However, there have been consistent doubts that the survey was ever going to happen. In a December followup article I found that none of the major broadcast, print, or online media in Columbia, South Carolina –– the market selected for the Critical Information Needs pilot study — had heard from either the FCC or Silver Spring, Maryland-based Social Solutions International (SSI) the FCC’s contractor on the project.

    Columbia media professionals, along with the South Carolina Broadcasters Association, reiterated Friday that the pilot survey never began.

    “No one has been contacted in Columbia,” WLTX General Manager Rich O’Dell told National Review Online Friday, prior to Wheeler’s announcement. “There’s been no official contact by anybody at the FCC or anywhere else.”

    The CIN survey also came under fire from Congress. In December, House Energy and Commerce Committee Chairman Rep. Fred Upton (R., Mich.), along with Rep. Greg Walden (R., Ore.), chairman of the Subcommittee on Telecommunications & Technology, wrote to Wheeler to express their concerns about the survey’s potential chilling effects.

    The combination of congressional pushback and the apparent slow-walking of the survey led to wide speculation that Wheeler was not interested in the CIN proposal — which was concocted under former chairman Julius Genachowski and continued under interim chairwoman Mignon Clyburn.

    The FCC, along with SSI, have consistently declined to comment on the CIN survey. But even before Friday’s walkback, Wheeler had conceded that the project was being revised in a response to Upton’s December letter released Thursday but dated February 14.


    http://www.nationalreview.com/articl...-tim-cavanaugh
     "He has a swaggering retro machismo that will give hives to the Steinem cabal" -Camille Paglia on Donald Trump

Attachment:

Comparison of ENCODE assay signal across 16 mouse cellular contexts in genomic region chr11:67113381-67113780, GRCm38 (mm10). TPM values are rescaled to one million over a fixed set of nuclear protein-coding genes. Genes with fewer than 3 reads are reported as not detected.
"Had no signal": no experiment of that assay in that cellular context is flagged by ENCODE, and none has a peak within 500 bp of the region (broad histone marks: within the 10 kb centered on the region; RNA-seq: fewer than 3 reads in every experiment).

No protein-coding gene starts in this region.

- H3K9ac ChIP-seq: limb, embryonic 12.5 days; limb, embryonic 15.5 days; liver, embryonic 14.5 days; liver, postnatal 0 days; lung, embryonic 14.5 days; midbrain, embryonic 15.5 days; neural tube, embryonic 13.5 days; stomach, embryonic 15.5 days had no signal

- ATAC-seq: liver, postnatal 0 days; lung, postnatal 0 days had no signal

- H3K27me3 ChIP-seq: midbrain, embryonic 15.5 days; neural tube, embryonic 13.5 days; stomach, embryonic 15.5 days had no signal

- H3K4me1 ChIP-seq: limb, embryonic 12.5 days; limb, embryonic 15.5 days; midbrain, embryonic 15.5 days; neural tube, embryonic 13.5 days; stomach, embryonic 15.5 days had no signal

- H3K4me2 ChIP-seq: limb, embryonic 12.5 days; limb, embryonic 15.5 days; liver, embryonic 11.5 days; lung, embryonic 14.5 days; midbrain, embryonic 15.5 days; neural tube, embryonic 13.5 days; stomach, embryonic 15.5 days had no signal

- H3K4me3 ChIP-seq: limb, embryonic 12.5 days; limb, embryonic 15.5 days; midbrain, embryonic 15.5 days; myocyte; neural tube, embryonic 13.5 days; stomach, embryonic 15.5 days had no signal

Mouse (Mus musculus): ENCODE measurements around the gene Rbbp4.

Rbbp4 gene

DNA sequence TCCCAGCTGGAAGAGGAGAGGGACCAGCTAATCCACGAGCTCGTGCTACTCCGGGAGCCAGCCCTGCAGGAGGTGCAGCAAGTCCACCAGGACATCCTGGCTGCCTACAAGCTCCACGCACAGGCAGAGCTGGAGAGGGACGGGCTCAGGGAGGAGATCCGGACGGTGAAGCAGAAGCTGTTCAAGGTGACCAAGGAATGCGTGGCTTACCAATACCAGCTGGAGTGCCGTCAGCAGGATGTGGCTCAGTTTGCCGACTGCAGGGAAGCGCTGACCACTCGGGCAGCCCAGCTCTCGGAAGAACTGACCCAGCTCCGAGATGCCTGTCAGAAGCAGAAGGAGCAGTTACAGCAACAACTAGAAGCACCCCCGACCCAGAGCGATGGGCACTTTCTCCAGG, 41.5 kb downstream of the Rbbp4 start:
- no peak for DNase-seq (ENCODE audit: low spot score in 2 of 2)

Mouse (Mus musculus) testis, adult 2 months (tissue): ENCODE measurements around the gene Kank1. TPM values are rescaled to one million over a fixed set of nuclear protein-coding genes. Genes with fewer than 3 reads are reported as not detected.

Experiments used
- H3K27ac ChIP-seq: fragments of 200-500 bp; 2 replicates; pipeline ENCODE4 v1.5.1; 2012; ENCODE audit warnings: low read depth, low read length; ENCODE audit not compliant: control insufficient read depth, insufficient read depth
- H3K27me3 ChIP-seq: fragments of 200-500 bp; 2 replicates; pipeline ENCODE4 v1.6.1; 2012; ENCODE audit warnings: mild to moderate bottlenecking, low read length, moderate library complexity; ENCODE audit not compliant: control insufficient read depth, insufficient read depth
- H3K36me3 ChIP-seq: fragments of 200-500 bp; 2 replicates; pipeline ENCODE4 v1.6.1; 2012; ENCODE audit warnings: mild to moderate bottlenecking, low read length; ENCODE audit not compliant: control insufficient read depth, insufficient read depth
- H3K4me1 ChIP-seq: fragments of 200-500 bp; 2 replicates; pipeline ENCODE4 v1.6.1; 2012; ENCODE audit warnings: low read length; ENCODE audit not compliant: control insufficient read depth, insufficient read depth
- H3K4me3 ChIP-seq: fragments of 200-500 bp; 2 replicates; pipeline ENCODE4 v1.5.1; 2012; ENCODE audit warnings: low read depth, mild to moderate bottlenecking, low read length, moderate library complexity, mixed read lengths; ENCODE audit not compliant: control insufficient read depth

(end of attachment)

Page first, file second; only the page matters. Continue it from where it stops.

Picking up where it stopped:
"Make way for the bad guy"- Tony Montana

    'This hamburger don't need no helper"- David Lee Roth

    "I wish Bon Jovi would've given me a call before he recorded all of his hits, because the lyrics would've been smarter, the melodies would've been much more smashing, and they would've sold a lot fewer records." -David Lee Roth

    "My beef is people thinking Bon Jovi is good cuz they sold lots of records to housewives." -tango

    "But being number one doesn’t really mean jack fuck all. We sold twice as many records as other records that year (1984) that landed in the Number One position." ~Eddie Van Halen

  8. #8
    Atomic Punk bklynboy68's Avatar
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    MEDIA SILENCE EXPLAINED?: SOROS FINGERPRINTS ON FCC NEWSROOM PROBE

    The real mystery behind the FCC's now abandoned "study" to police American newsrooms is why the mainstream media refused to raise holy hell over it. While Obama's lapdogs refused to bark, it was conservative media who fought for newsroom independence and got the FCC to finally back down. Other than the media's natural obedience to Obama, the fact that the fingerprints of left-wing billionaire George Soros have been found on the FCC study might also help to explain the media's silence.

    CNS News reports that for the first ten years of the last decade, Soros donated more than $52 million to numerous media outlets. In a world where the media is dying a slow, painful suicide (brought about by their own incompetence and corruption), that is no small amount of money. And you can bet that those media organizations that have not benefited from Soros' largesse would someday like to. So why antagonize him?

    The media's hands-off policy with Soros is nothing new. While outlets such as Politico and NBC News obsess over every move made by the libertarian Koch brothers, Soros and his spider-web of influential left-wing political operations (Media Matters, Center for American Progress) almost never receive any kind of media scrutiny. A recent media study found that the ratio of references between Kochs' organizations and Soros' organizations, in news outlets that pose as objective, are literally hundreds to one. Politico actually has Ken Vogel, a former Soros employee, constantly harassing covering the Koch brothers.

    The mainstream media not only shares Soros' hard-left vision, but also benefits or hopes to benefit from Soros' bottomless billionaire well of funding. And in return, even though Soros' Tides Foundation is many times larger than the Kochs, the media look the other way for Soros and turn the Kochs into America's bogeyman. Which brings me back to the FCC proposal to police America's newsrooms.